Amber Sayer is a USATF-certified running coach, and has been training runners for 13 years. She holds two Masters Degrees—one in Exercise Science and one in Prosthetics and Orthotics, and is also a NSCA-Certified Personal Trainer.
As a runner herself, Amber has PRs of 17:07 in the 5k, 28:52 for 5 miles, 1:20:19 in the half marathon, and 3:01:02 in the marathon.
Amber enjoys working with runners of all levels and helping them achieve their goals.
We asked our readers to send her their training questions for her to tackle!
For this week’s installment of Ask Amber, we have three runners who have questions about races, weight gain, and cross-training workouts.
Question 1: Do You Need to Race to Be a Runner?
I have a question for your column or maybe you can answer it here if it doesn’t make the cut. A little about me – I am a slow runner approaching 40. I’ve been running for almost 6 years. I run 5 days a week and usually about 5 miles a day with a long run of 8 miles.
The thing is that I have never run a race. I was going to run a 5k in the spring, but I backed out at the last minute. I got too scared!
I guess part of me feels like an imposter since I run but don’t do races. Am I missing out? Is it better to train for a race or is it fine to just run every day?Thanks!
Janice Sanders, Vancouver, BC, Canada
What a great question; thanks for writing in.
The most important thing to establish here is that running can take on whatever meaning and format you want in your life. There’s absolutely no “right” or “wrong” way to train.
Furthermore, you’re certainly not an imposter just because you don’t compete in races. If you run—no matter how slow or how short—you are a runner.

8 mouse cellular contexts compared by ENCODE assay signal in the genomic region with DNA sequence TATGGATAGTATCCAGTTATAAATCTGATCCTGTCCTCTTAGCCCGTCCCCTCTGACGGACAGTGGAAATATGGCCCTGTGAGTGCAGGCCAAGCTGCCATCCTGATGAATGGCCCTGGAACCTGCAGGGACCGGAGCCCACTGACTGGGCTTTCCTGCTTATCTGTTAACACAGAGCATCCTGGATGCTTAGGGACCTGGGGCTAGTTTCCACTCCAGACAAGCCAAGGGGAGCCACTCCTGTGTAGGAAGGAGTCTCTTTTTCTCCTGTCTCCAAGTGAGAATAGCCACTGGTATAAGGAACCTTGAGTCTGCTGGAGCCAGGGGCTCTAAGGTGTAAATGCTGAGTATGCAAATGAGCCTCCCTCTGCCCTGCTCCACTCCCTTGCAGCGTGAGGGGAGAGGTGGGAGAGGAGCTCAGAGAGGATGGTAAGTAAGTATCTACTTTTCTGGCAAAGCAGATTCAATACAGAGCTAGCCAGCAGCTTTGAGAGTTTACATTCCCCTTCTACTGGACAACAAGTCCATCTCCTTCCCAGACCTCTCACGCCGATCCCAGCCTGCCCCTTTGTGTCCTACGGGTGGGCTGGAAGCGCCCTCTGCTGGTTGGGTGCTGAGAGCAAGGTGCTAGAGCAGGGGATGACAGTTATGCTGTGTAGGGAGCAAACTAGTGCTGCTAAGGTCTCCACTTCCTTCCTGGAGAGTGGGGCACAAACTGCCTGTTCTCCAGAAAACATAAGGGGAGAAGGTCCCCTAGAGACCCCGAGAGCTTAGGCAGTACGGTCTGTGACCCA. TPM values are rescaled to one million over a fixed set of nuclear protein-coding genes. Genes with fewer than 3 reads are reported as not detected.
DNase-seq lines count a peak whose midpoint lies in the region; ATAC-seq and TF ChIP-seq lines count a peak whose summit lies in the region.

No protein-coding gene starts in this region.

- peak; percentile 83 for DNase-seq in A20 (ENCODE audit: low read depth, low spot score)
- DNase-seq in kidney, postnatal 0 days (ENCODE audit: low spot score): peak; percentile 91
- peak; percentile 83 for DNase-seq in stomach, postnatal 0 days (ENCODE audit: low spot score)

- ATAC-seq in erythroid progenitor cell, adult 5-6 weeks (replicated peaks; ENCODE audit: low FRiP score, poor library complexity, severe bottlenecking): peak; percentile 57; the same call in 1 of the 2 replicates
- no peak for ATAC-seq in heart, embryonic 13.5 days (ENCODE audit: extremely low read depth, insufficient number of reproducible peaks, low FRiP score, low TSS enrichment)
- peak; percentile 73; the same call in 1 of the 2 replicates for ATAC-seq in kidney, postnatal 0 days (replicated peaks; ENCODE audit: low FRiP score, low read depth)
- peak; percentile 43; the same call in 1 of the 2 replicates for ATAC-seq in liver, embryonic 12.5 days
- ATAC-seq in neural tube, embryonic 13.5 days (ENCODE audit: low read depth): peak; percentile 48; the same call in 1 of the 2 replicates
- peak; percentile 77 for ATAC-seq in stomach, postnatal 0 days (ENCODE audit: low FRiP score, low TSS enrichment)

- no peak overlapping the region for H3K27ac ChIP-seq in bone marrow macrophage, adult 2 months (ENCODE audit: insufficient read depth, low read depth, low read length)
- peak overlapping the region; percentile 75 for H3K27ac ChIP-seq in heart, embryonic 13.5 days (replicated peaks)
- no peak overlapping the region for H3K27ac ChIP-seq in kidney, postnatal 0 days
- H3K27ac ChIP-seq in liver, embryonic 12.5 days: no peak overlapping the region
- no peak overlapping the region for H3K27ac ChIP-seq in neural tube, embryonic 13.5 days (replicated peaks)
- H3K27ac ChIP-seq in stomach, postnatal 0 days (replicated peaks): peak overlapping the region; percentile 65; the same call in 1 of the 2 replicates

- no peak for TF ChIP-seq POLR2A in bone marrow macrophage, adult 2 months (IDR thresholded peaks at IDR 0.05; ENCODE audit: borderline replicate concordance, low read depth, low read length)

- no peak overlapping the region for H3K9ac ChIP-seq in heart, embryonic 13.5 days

If you really have no interest in racing, then by all means, there’s zero need to race.
However, I wonder if you might like a race more than you imagine.
You self-describe yourself as a “slow” runner, and perhaps there’s some degree of self-consciousness or anxiety about not being “good enough” to run a race.
This couldn’t be farther from the reality, however.
Races draw runners of all levels and speeds. Many participants actually walk the entire race, particularly with the 5k/10k distances.
Except for a handful of the top competitors, almost every runner on the starting line of a race isn’t there trying to win the race; rather, they are there to use the race environment to test themselves to be their best.
In this way, running races really are a race against yourself in the company of others who are simultaneously pushing themselves as much as you are at the same time.
Runners in a race share a common goal, so it’s a really uniting, supportive environment.
I think you might find you enjoy the atmosphere, and it sounds like you do quite a lot of running—roughly 28 miles per week—so you’d be able to run a 5k or 10k pretty easily.
Additionally, if you choose to train for a race, you might consider using a training plan with structured workouts rather than regular distance runs.
This type of variety in your training can help you become a faster and stronger runner, though it’s important to note that you don’t have to do workouts tempo runs or speed workouts to run a race, so if that’s the main deterrent, don’t avoid doing a race just because you only want to do steady-state runs.
A good percentage of the runners in any race have never done an interval workout of any type!
No matter what you decide is best for you, just remember that you’re in control of your running journey; you’re just as much of a runner as someone with 50 medals to their name.
Let us know if you decide to try a race!
Question 2: Aqua Jogging vs. Swimming
I saw your response to another Marathon Handbook fan last week about aqua jogging and I have a follow up question. Which is better, aqua jogging or swimming? Or is there a better cross-training workout for runners? Like my fellow injured poster, I am in a boot for 6-8 weeks for my foot and can’t run. My doctor said to work out in the pool but maybe there’s something else I can do too. Thank you.
Thanks for reading the column and following MH!
I’m sorry to hear you are dealing with an injury; unfortunately, I know how frustrating injuries can be. I know this probably isn’t what you want to hear, but I always try to look at the lessons in the injuries—what might have caused the issue, how can I prevent this from happening again, etc.?